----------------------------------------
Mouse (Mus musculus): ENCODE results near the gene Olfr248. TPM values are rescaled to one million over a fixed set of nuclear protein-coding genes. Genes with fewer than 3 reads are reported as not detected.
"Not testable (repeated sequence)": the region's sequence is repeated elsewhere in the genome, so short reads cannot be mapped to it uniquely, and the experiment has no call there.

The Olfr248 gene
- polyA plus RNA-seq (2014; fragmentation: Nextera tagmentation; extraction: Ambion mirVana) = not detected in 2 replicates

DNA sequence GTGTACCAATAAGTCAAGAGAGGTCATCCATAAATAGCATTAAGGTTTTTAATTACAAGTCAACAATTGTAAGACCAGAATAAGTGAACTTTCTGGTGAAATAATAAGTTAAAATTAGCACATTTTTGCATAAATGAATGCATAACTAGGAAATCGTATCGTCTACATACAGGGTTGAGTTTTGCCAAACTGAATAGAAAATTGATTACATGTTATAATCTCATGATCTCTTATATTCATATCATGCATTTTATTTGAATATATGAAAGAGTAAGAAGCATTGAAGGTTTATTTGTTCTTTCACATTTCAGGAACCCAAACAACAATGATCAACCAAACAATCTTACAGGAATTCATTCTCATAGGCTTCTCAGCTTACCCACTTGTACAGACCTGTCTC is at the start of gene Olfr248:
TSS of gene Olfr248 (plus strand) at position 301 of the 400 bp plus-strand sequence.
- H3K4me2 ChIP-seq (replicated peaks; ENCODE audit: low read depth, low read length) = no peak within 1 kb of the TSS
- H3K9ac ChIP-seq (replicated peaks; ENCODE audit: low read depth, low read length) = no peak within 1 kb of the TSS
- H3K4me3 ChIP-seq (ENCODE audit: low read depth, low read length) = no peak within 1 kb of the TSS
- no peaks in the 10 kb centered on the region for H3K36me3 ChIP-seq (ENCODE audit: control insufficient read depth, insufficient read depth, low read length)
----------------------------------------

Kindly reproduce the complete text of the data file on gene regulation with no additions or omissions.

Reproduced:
Mouse (Mus musculus): ENCODE results near the gene Olfr248. TPM values are rescaled to one million over a fixed set of nuclear protein-coding genes. Genes with fewer than 3 reads are reported as not detected.
"Not testable (repeated sequence)": the region's sequence is repeated elsewhere in the genome, so short reads cannot be mapped to it uniquely, and the experiment has no call there.

The Olfr248 gene
- polyA plus RNA-seq (2014; fragmentation: Nextera tagmentation; extraction: Ambion mirVana) = not detected in 2 replicates

DNA sequence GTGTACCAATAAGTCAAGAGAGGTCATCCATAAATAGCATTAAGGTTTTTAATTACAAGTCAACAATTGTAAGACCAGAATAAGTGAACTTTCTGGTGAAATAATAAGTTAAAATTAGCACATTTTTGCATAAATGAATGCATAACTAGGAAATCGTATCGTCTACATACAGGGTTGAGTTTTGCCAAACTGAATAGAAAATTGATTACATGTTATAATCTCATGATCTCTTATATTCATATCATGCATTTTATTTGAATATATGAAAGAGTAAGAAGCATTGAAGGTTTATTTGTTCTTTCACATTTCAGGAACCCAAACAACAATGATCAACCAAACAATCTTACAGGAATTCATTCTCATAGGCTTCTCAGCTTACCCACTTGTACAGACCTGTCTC is at the start of gene Olfr248:
TSS of gene Olfr248 (plus strand) at position 301 of the 400 bp plus-strand sequence.
- H3K4me2 ChIP-seq (replicated peaks; ENCODE audit: low read depth, low read length) = no peak within 1 kb of the TSS
- H3K9ac ChIP-seq (replicated peaks; ENCODE audit: low read depth, low read length) = no peak within 1 kb of the TSS
- H3K4me3 ChIP-seq (ENCODE audit: low read depth, low read length) = no peak within 1 kb of the TSS
- no peaks in the 10 kb centered on the region for H3K36me3 ChIP-seq (ENCODE audit: control insufficient read depth, insufficient read depth, low read length)